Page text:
February 13th, 2013
05:26 AM ET
By Laura Smith-Spark, CNN
Huge crowds in the Vatican cheered Pope Benedict XVI Wednesday as he made his first public appearance since announcing his resignation at the end of the month.
He thanked the Roman Catholic faithful in several languages and said it was not appropriate for him to continue as pope.
He appeared tired but not visibly unwell as he sat and read his remarks off several sheets of paper.
Benedict will also celebrate an Ash Wednesday mass marking the beginning of Lent at St. Peter's Basilica in the afternoon.FULL STORY
January 12th, 2013
06:00 AM ET
By Jordan Hultine, CNN
CNN–It’s about to get crowded in your hotel room nightstand. The newest addition could soon be a sacred Hindu text called the Bhagavad-Gita.
The Bhagavad-Gita is literally translated as “song of God” and is a discussion between Lord Krishna and his student, Arjuna, on revealing one’s spiritual identity and a relationship with God, says Vaisesika Dasa, founder and president of the Motel Gita project, the group behind the effort.
Motel Gita, with the help of a Hindu nonprofit, has distributed approximately 150,000 copies of the Bhagavad-Gita to 1,100 hotels and motels. Dasa said their goal is to place at least 1 million books to, “provide solace to traveling souls by giving them spiritual knowledge.”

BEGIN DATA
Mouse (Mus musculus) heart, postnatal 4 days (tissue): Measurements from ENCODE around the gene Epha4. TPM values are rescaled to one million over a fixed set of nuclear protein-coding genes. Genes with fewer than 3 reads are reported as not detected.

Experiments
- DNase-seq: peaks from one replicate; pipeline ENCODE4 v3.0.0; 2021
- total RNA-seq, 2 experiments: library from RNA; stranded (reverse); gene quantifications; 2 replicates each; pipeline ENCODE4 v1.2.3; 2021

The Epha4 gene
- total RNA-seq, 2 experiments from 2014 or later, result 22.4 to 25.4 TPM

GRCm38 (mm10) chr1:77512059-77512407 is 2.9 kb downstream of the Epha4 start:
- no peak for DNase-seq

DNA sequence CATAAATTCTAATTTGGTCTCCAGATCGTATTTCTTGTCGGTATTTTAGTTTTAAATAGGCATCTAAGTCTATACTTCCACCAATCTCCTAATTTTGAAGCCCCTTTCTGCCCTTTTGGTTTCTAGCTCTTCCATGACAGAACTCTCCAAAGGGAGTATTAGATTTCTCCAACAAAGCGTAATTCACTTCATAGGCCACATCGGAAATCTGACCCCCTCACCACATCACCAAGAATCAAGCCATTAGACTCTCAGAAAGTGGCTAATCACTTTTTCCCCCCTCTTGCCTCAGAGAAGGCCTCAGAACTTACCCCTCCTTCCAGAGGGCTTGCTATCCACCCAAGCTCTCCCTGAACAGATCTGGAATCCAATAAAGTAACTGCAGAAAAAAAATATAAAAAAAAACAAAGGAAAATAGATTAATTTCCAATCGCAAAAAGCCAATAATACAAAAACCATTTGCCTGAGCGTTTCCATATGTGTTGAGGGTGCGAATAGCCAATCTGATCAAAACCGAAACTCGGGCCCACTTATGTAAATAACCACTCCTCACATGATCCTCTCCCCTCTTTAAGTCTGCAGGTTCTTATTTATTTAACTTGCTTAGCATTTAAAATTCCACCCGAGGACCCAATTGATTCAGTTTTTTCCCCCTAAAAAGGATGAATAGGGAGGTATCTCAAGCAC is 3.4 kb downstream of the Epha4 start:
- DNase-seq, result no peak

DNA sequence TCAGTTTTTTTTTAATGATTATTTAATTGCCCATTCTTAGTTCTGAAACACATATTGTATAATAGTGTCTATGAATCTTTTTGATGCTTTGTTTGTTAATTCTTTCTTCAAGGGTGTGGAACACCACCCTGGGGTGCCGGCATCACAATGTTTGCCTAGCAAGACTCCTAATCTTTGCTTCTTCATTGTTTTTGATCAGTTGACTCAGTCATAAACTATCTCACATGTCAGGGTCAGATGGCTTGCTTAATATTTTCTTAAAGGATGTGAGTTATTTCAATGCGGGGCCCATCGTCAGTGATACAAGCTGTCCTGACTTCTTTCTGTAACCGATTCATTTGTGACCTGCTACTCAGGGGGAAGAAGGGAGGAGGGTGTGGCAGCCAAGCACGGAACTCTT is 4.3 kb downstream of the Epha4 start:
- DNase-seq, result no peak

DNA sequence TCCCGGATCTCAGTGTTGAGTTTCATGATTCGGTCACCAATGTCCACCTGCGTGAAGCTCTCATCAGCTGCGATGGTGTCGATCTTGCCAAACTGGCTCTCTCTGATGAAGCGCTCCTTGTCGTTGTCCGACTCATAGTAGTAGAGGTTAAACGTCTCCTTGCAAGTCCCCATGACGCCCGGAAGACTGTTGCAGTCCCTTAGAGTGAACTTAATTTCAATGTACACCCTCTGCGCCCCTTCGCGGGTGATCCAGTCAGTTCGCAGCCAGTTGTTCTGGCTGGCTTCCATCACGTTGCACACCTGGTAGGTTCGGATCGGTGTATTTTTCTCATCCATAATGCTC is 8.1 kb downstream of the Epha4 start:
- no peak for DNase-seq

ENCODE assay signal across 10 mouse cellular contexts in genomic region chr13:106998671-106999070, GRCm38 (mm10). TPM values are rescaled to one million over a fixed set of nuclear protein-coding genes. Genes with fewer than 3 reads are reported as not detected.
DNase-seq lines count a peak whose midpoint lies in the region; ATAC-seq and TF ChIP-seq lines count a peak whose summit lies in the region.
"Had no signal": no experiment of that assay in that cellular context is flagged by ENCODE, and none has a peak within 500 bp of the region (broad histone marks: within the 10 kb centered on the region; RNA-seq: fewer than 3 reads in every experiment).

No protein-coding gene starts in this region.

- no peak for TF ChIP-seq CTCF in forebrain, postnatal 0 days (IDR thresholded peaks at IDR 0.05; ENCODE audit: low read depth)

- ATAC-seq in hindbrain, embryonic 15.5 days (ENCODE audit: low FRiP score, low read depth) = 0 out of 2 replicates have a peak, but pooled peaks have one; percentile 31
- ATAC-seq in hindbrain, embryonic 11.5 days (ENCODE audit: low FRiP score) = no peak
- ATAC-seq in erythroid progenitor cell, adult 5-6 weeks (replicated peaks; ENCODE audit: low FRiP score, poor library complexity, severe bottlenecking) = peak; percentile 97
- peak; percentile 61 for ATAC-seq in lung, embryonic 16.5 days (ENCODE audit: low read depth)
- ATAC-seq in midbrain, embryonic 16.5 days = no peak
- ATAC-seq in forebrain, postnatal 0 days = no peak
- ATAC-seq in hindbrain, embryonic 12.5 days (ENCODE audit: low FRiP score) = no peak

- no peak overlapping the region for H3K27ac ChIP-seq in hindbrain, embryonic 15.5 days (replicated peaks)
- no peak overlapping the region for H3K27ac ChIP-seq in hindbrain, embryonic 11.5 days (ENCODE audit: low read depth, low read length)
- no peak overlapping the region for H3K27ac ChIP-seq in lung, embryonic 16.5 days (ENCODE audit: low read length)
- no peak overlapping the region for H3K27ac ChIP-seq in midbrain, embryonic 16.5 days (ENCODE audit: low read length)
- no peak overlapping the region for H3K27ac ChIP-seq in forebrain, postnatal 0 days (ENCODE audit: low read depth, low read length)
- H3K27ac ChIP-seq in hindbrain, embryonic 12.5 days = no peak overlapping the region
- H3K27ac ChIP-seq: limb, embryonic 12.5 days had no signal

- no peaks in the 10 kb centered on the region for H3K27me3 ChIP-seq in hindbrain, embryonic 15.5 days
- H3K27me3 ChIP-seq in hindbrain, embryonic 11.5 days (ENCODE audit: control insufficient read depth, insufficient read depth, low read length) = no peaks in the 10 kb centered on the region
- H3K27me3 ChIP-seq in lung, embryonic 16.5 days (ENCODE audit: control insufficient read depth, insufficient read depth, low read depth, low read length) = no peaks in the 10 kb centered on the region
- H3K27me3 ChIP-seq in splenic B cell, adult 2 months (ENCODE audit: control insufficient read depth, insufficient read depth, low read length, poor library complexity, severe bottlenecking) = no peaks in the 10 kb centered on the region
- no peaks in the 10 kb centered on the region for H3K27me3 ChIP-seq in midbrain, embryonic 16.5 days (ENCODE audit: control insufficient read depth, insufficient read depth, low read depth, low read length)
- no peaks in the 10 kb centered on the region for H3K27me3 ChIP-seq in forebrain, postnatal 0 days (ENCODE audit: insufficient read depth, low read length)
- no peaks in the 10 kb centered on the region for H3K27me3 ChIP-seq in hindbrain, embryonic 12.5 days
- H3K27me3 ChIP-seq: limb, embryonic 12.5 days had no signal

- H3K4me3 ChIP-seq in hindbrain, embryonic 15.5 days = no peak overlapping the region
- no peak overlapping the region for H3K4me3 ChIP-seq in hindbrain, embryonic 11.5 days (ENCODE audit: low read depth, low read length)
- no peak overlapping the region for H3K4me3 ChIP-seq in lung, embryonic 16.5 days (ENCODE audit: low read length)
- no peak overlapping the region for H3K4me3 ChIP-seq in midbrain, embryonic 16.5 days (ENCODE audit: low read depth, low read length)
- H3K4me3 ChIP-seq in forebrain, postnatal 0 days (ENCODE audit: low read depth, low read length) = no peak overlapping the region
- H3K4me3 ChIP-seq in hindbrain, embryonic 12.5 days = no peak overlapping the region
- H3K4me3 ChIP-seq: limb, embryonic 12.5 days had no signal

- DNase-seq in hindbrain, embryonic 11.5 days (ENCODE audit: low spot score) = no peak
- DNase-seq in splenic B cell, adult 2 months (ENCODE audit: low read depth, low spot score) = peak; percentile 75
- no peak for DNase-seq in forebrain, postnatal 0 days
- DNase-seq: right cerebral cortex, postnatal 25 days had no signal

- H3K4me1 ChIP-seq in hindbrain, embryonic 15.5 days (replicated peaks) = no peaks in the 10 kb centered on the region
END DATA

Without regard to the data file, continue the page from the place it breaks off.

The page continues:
January 9th, 2013
10:52 AM ET
Editor's Note: Cathleen Falsani is an award-winning religion journalist and author of four books including her latest, BELIEBER: Fame, Faith and the Heart of Justin Bieber. Find Cathleen on Twitter @godgrrl or on Facebook.
By Cathleen Falsani, Special to CNN
Chickity check yo self before you wreck yo self ~ Ice Cube
Please consider this a well-being check from someone who genuinely cares about you: Me.
Let me begin by saying that I am for you. I have studied you and your career since you stepped into the public spotlight as an adolescent. You are a gift to the world – to your family, your friends and your tens of millions of devoted fans.